Dan and Alysha Coffman—Lane Ridge Farm
Q: Lane Ridge Farm has been a family operation for generations. What is the history?
A: Alysha's great great grandpa settled in the area and purchased the farm in 1913. Alysha and I will be the 5th generation to operate the farm and if our children decide to farm one day, they will be #6. When the farm began, small grains were a staple crop, forages were added for the livestock and then corn and soybeans. The farm had dairy cows up until 2012., After the cows were sold, corn and soybeans were the primary crops. I'd say the farm has come full circle since its origination from a cropping perspective. Upon our return to the farm, we have slowly been integrating more crops back into the rotation for more diversity. From a conservation perspective, we have transitioned to strip till from the moldboard plow on all of our acres, some acres are even no tilled. Cover crops are being integrated also to increase the soil health of our farm. We started a small grass fed cow calf herd in 2018 and are integrating them into the landscape by grazing cover crops and pastures. There are still some pieces of horse drawn farm machinery around from when the farm began, it's amazing to think how much farming has changed in the past century.
Q: Describe your farm operation today.
A: The farm has grown to about 900 acres with our return in 2015. Alysha's Dad and uncle are still a part of the operation as we continue the farm transition process. Crops include corn, soybeans, oats, cereal rye and Kernza. About 1/3 of the acres are in organic production raising Kernza, oats, corn, soybeans and clover/alfalfa. On the grass fed beef side our cows are hereford/angus cross and Heritage Shorthorn breeds. We did use a Red Devon bull last year and also are dabbling in breeding some Wagyu genetics into the herd. We are direct marketing 1-2 animals per year and hoping to increase that as the interest in grass-fed beef grows.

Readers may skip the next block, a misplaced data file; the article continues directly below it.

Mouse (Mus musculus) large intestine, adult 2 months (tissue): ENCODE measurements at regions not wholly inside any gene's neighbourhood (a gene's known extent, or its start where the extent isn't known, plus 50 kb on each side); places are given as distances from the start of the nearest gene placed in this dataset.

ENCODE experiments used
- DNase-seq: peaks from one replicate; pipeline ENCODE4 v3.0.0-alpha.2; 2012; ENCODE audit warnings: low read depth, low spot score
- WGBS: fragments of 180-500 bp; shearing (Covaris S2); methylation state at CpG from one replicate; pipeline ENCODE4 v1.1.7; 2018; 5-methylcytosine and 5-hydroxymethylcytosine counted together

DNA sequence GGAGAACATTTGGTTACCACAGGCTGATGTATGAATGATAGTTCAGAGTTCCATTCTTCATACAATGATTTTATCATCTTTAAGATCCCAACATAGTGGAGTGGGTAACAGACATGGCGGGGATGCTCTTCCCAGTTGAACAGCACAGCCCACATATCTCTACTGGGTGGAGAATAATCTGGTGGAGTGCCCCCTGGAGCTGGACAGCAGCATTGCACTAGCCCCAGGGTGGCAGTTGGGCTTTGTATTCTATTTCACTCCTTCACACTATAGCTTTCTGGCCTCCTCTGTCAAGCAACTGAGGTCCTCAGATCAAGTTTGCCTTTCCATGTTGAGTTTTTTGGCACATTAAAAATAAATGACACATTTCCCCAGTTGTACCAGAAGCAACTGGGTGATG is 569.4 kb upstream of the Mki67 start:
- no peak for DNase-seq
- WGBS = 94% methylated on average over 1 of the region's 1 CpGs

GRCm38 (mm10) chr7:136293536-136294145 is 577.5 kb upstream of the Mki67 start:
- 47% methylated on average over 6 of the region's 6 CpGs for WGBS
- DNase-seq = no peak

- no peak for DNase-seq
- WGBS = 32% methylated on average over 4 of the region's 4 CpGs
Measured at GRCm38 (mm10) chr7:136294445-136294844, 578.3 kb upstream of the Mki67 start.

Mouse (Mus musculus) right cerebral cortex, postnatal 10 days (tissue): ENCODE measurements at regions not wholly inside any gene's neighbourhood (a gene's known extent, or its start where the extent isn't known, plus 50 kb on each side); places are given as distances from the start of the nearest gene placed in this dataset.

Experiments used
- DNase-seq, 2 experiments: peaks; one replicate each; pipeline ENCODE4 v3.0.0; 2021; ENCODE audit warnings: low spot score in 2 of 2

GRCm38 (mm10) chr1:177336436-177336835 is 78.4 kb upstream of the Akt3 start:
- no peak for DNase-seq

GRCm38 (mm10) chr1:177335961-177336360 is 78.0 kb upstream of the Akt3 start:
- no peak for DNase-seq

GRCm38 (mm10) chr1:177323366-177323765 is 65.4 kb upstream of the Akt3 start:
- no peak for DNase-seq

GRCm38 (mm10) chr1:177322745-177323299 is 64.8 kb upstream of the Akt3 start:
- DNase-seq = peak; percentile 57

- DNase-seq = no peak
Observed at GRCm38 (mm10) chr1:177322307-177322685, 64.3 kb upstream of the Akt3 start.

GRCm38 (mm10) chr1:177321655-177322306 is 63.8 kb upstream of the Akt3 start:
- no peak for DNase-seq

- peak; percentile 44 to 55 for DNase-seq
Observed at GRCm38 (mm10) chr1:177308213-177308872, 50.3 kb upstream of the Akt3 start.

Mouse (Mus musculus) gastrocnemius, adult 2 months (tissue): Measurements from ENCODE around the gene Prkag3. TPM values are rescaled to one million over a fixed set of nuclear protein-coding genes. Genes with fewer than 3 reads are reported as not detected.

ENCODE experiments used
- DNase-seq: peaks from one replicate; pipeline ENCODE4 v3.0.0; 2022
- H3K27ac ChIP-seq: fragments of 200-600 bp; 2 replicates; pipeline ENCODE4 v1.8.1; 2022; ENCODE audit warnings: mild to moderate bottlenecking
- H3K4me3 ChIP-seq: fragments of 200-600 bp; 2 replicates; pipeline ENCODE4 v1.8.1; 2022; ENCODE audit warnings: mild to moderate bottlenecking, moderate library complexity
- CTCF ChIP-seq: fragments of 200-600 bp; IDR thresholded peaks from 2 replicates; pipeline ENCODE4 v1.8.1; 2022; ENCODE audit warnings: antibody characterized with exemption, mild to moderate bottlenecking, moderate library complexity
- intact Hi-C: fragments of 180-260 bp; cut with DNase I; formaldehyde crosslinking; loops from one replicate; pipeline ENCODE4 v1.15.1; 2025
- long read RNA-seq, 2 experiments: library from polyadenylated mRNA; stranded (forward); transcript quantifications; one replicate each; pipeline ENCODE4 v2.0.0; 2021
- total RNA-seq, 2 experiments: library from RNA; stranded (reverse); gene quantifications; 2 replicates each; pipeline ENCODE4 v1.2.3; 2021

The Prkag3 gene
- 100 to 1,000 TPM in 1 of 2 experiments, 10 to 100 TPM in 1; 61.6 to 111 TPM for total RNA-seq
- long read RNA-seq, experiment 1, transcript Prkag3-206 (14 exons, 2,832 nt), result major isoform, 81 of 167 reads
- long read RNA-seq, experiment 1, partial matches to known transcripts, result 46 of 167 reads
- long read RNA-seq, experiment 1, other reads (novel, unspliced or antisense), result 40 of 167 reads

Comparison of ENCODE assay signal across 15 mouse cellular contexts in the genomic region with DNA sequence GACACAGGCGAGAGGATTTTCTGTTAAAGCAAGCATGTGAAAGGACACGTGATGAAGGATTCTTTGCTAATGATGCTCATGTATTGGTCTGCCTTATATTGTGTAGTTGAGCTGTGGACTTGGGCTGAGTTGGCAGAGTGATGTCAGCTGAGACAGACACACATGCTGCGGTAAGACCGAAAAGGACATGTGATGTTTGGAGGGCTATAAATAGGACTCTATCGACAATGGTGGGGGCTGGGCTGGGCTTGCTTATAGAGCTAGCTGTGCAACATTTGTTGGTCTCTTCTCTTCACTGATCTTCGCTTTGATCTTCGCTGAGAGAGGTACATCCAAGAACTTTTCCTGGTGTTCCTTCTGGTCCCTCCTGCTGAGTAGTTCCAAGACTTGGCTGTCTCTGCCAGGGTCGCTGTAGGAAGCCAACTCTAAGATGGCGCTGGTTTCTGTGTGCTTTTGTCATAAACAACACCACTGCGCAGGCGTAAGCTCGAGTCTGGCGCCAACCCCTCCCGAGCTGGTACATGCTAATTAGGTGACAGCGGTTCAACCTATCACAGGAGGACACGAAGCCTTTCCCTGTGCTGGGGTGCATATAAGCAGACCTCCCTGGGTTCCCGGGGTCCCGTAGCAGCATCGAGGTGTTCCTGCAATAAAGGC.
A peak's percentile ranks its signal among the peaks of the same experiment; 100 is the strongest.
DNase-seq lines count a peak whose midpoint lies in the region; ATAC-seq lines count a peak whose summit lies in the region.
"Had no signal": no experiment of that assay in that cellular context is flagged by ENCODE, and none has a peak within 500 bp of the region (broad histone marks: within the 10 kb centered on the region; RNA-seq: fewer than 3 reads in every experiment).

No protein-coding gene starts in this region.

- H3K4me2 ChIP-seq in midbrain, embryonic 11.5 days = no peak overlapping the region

Q: What got you interested in Kernza? What are the challenges and opportunities?
A: I've always had an interest in alternative crops. Back in 2019 I saw some emails from the U of M announcing a field day at Carmen Fernholz's farm, so along with a local organic farmer and his dad we decided to take a roadtrip out there. After that field day I was hooked. The perennial nature of the crop, the benefits for the soil and environment and being able to have a direct connection with the food supply chain were the main selling points for me. The biggest challenge thus far has been marketing the crop since Kernza is still gaining popularity. The biggest opportunity are the benefits of growing Kernza, building our soil health, allowing for livestock grazing and forage production , plus all the food products that can be produced with Kernza!
Q: What would you like to see the PPGC accomplish over the next five years?
A: A solid marketing network for farmers to market their crop, establish relationships with food companies that can use Kernza and get lots of Kernza into the food supply chain!
Q: What do you think the PPGC should be focused on?
A: Starting small, get some good staple & popular products with Kernza off the ground and selling, then expand from there
Q: Do you have a favorite Kernza recipe and if so do you mind sharing?
A: I have two favorites. Perennial Pantry has a Kernza pancake/waffle mix that my family loves and a Kernza whole grain salad that is very delicious.